Hazard ratios and 95% CIs for all-cause mortality in patients with COPD according to univariate and multivariate logistic Cox proportional-hazard regression analyses that included all variables with their cutoff points proposed in the new GOLD combined assessment, with constant using backward stepwise method and Wald criteria per five iterations. GOLD = Global Initiative for Chronic Obstructive Lung Disease. See Table 1 legend for expansion of other abbreviations.

a 

Per patient-y in the year before enrollment.

The current cutoffs for the CAT and CCQ recommended by GOLD were not associated with mortality (Figs 2A, 2B). mMRC dyspnea score ≥ 2 (but not ≥ 1, P = .053) was also associated with a significantly shorter all-cause survival (P = .001, Fig 2C). Similar results were observed with the newly determined cutoff points for the CAT (≥ 17) and the CCQ (> 2.5), (P = .004 and P = .003, respectively, Fig 3).

Figure Jump LinkFigure 2 –  A-C, Kaplan-Meier curves for all-cause mortality using symptom-evaluating tools and cutoff proposed by GOLD (Global Initiative for Chronic Obstructive Lung Disease): A, CAT ≥ 10; B, CCQ > 1; C, mMRC dyspnea ≥ 2. The survival differed significantly between groups (P = .001) only when the mMRC dyspnea threshold was used. See Figure 1 legend for expansion of other abbreviations.Grahic Jump Location
Figure Jump LinkFigure 3 –  A, B, Kaplan-Meier curves for all-cause mortality using symptom-evaluating tools by GOLD with the new cutoff that have demonstrated to predict all-causes mortality: A, CAT ≥ 17; B, CCQ > 2.5. See Figure 1 and 2 legends for expansion of abbreviations.Grahic Jump Location

Table 4 shows mortality profiles of the ABCD classification groups using the current and new thresholds for the mMRC, CAT, and CCQ symptom measurements. Kaplan-Meier analysis including mMRC dyspnea and these new CAT and CCQ thresholds showed a significantly shorter survival in group D with all of the symptom metrics, regardless of the tools chosen. However, the overall stratification for mortality risk by GOLD categories was poor with groups A, B, and C showing important overlapping (Fig 4).

Table Graphic Jump Location
TABLE 4 ]  3-Y Mortality for Patients According to Symptom-Evaluating Tools

Data are given as No. (%). Three-year mortality for patients according to symptom-evaluating tools with their current cutoff points by GOLD classification and the new threshold proposed in this study. See Table 1 and 3 legends for expansions of abbreviations.

Figure Jump LinkFigure 4 –  A-C, Kaplan-Meier curves for all-cause mortality in the ABCD GOLD classification using symptom-evaluating tools with the new thresholds proposed in this study: A, CAT ≥ 17; B, CCQ > 2.5; C, mMRC dyspnea ≥ 2. See Figure 1 and 2 legends for expansion of abbreviations.Grahic Jump Location

This observational study of patients with COPD who attended pulmonary clinics yielded several important findings. First, to our knowledge, this is the first study reporting that the CAT and the CCQ are predictors of all-cause mortality in patients with COPD. Second, these health-status questionnaires have a lower predictive capacity for all-cause mortality than the dyspnea mMRC score. This suggests that the type of tool recommended by GOLD to evaluate the symptoms domain can substantially alter the prognostic evaluation of patients, even in patients assigned to the same group. Finally, we confirmed by survival analysis that mMRC dyspnea score ≥ 2 is a good threshold; based on these survival data, we propose new CAT (≥ 17) and CCQ (> 2.5) thresholds to more comprehensively categorize patients with COPD according to the new GOLD classification.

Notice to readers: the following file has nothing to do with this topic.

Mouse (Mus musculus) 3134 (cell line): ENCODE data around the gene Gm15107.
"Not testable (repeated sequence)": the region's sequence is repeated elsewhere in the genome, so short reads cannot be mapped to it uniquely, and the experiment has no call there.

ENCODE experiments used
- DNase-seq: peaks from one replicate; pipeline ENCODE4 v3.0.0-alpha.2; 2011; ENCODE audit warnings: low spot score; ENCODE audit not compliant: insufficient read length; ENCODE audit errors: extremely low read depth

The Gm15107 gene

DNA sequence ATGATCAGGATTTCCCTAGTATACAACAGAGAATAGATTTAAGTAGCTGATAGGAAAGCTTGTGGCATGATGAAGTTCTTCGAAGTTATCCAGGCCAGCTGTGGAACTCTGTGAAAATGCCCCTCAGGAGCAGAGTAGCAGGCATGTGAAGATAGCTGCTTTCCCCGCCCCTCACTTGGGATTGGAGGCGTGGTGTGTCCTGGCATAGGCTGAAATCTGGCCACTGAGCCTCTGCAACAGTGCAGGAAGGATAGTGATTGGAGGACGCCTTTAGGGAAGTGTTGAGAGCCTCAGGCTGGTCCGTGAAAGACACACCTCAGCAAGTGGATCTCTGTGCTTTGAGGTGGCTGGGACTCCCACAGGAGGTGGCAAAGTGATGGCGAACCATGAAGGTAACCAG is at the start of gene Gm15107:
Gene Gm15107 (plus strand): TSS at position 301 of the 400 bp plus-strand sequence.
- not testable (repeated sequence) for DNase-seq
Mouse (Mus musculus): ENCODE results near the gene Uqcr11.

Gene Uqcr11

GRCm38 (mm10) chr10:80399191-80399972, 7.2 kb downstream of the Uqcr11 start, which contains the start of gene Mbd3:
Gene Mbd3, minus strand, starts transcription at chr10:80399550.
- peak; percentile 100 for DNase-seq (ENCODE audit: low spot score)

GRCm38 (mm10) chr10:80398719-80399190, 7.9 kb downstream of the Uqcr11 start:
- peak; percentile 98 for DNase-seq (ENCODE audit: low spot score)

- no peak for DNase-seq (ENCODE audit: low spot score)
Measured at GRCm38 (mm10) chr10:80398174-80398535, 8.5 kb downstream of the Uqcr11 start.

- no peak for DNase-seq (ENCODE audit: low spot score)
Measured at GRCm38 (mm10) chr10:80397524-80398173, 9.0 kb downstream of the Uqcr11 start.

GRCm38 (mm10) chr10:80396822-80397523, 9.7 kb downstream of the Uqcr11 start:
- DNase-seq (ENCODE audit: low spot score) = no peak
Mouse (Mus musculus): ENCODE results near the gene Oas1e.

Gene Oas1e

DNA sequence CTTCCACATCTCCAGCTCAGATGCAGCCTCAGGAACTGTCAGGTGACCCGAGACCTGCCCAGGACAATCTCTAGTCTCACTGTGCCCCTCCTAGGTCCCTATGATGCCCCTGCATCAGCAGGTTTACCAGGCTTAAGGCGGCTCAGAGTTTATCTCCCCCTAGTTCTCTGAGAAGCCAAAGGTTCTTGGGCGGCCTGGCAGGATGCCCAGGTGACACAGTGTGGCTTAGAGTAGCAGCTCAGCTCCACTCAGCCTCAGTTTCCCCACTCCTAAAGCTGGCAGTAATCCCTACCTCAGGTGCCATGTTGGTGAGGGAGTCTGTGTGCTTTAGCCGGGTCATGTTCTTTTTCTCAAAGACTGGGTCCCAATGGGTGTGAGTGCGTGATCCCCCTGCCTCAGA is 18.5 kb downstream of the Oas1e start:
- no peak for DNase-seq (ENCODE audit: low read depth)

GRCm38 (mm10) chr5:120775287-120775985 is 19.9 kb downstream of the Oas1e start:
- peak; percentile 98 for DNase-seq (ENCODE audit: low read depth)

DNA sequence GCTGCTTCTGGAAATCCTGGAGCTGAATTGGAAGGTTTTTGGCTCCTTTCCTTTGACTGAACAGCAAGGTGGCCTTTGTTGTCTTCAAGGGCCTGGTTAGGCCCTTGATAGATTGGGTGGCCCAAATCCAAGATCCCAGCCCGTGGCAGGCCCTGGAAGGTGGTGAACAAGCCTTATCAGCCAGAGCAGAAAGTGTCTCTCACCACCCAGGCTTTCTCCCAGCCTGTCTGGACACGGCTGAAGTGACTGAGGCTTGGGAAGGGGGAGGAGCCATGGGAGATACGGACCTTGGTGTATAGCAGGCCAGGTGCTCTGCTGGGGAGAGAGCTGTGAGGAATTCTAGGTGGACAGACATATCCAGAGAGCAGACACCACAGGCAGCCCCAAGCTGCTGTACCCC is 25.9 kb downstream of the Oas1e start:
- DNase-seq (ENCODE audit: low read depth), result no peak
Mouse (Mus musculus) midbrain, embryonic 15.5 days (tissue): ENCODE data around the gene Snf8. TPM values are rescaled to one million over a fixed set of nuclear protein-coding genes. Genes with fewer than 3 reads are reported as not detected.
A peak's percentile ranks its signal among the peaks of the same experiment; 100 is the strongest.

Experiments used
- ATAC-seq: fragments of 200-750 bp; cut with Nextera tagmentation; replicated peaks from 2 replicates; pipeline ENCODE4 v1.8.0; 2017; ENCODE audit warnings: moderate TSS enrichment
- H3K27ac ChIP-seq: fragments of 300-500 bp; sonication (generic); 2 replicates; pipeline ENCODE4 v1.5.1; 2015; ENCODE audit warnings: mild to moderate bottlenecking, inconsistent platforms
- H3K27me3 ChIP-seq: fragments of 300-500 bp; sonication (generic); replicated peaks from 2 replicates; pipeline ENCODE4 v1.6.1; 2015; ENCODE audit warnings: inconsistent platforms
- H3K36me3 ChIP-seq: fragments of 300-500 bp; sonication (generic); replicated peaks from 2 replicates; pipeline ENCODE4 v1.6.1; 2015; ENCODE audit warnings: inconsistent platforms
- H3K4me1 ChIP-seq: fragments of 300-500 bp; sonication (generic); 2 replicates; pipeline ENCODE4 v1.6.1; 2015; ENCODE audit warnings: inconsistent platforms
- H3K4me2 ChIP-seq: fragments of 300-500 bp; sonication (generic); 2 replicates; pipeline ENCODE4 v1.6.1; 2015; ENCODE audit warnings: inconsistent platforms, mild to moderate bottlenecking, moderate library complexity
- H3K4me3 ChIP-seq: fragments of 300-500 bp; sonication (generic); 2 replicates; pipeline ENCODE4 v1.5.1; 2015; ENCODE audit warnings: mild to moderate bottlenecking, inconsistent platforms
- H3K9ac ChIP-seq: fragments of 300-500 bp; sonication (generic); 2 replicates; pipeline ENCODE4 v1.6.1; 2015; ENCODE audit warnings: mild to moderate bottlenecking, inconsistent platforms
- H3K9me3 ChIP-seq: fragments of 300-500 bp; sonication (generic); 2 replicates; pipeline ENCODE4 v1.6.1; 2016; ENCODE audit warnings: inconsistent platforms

Current guidelines for COPD management recommend multidimensional evaluation of the disease. The new GOLD strategy includes mMRC dyspnea, CAT, and the CCQ scores and states that is unnecessary to use more than one tool. However, GOLD recognized that a more comprehensive symptoms assessment should be performed, rather than generating a simple measure of breathlessness.1

The CAT and the CCQ are short and simple self-administered questionnaires that have been developed and validated to measure clinical control in patients with COPD.14,15 Significant correlation has been demonstrated between both questionnaires and between these questionnaires and the SGRQ,4,16 but not with mMRC dyspnea.17,18 These correlations could have important implications for the new GOLD classification. A recent study reported that the use of a variety of symptom-evaluating tools significantly modified grade assignment,19 but most importantly, that mMRC dyspnea, but not the CAT or the CCQ, was a predictor of mortality in patients with COPD.3,4 Therefore, one of the novel and most important findings of the present investigation was the confirmation that the CAT score and the CCQ score are predictors of mortality in patients with COPD. Both of these symptom-evaluating tools had a similar predictive capacity of all-cause mortality that was lower than the mMRC dyspnea score. Previous studies showed that the SGRQ and the Chronic Respiratory Questionnaire predicted mortality in patients with COPD independent of their degree of airway obstruction and age.2022 According to the current investigation, the predictive capacity of those tests was lower than that of other parameters, such as exercise capacity or BODE index. On the other hand, only one study, to our knowledge, compared the predictive capacity of a health-status questionnaire (the SGRQ) with a dyspnea score, but unfortunately, in that study the latter was measured with a visual analog scale.20